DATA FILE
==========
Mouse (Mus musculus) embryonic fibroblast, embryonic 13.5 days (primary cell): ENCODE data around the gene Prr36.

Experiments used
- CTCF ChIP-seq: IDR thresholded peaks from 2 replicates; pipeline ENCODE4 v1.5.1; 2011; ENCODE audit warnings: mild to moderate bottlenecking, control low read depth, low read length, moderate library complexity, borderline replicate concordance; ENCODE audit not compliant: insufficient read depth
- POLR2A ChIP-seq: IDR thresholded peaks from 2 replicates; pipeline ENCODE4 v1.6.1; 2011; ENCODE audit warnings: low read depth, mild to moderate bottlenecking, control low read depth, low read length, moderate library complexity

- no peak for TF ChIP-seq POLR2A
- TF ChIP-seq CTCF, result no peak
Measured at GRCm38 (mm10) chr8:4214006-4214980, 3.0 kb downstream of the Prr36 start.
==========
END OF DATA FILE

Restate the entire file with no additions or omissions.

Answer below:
Mouse (Mus musculus) embryonic fibroblast, embryonic 13.5 days (primary cell): ENCODE data around the gene Prr36.

Experiments used
- CTCF ChIP-seq: IDR thresholded peaks from 2 replicates; pipeline ENCODE4 v1.5.1; 2011; ENCODE audit warnings: mild to moderate bottlenecking, control low read depth, low read length, moderate library complexity, borderline replicate concordance; ENCODE audit not compliant: insufficient read depth
- POLR2A ChIP-seq: IDR thresholded peaks from 2 replicates; pipeline ENCODE4 v1.6.1; 2011; ENCODE audit warnings: low read depth, mild to moderate bottlenecking, control low read depth, low read length, moderate library complexity

- no peak for TF ChIP-seq POLR2A
- TF ChIP-seq CTCF, result no peak
Measured at GRCm38 (mm10) chr8:4214006-4214980, 3.0 kb downstream of the Prr36 start.